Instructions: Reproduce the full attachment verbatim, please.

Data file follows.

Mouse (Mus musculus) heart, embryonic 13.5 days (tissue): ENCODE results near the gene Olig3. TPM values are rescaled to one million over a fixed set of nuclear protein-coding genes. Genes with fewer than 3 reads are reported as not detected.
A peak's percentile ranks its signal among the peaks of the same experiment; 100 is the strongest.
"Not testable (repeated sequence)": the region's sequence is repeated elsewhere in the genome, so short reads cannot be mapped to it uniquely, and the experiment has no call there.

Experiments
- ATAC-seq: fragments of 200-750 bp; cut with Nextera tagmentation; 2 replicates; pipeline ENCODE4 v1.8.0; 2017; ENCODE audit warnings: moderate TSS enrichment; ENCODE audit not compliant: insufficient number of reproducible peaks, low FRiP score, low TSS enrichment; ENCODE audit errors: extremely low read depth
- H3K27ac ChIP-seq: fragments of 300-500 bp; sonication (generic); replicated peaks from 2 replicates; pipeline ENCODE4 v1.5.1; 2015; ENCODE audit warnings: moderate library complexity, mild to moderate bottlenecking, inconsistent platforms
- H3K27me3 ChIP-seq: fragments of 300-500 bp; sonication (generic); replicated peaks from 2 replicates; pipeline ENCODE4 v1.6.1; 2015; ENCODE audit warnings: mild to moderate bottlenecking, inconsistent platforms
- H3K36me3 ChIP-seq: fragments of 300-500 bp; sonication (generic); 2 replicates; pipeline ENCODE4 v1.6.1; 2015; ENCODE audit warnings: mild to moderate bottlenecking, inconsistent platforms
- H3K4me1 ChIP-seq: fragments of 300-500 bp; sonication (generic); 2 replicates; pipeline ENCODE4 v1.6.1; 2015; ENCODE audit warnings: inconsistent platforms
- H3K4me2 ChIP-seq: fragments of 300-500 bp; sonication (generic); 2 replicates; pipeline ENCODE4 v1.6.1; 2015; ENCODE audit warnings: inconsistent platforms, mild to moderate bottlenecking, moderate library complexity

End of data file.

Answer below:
Mouse (Mus musculus) heart, embryonic 13.5 days (tissue): ENCODE results near the gene Olig3. TPM values are rescaled to one million over a fixed set of nuclear protein-coding genes. Genes with fewer than 3 reads are reported as not detected.
A peak's percentile ranks its signal among the peaks of the same experiment; 100 is the strongest.
"Not testable (repeated sequence)": the region's sequence is repeated elsewhere in the genome, so short reads cannot be mapped to it uniquely, and the experiment has no call there.

Experiments
- ATAC-seq: fragments of 200-750 bp; cut with Nextera tagmentation; 2 replicates; pipeline ENCODE4 v1.8.0; 2017; ENCODE audit warnings: moderate TSS enrichment; ENCODE audit not compliant: insufficient number of reproducible peaks, low FRiP score, low TSS enrichment; ENCODE audit errors: extremely low read depth
- H3K27ac ChIP-seq: fragments of 300-500 bp; sonication (generic); replicated peaks from 2 replicates; pipeline ENCODE4 v1.5.1; 2015; ENCODE audit warnings: moderate library complexity, mild to moderate bottlenecking, inconsistent platforms
- H3K27me3 ChIP-seq: fragments of 300-500 bp; sonication (generic); replicated peaks from 2 replicates; pipeline ENCODE4 v1.6.1; 2015; ENCODE audit warnings: mild to moderate bottlenecking, inconsistent platforms
- H3K36me3 ChIP-seq: fragments of 300-500 bp; sonication (generic); 2 replicates; pipeline ENCODE4 v1.6.1; 2015; ENCODE audit warnings: mild to moderate bottlenecking, inconsistent platforms
- H3K4me1 ChIP-seq: fragments of 300-500 bp; sonication (generic); 2 replicates; pipeline ENCODE4 v1.6.1; 2015; ENCODE audit warnings: inconsistent platforms
- H3K4me2 ChIP-seq: fragments of 300-500 bp; sonication (generic); 2 replicates; pipeline ENCODE4 v1.6.1; 2015; ENCODE audit warnings: inconsistent platforms, mild to moderate bottlenecking, moderate library complexity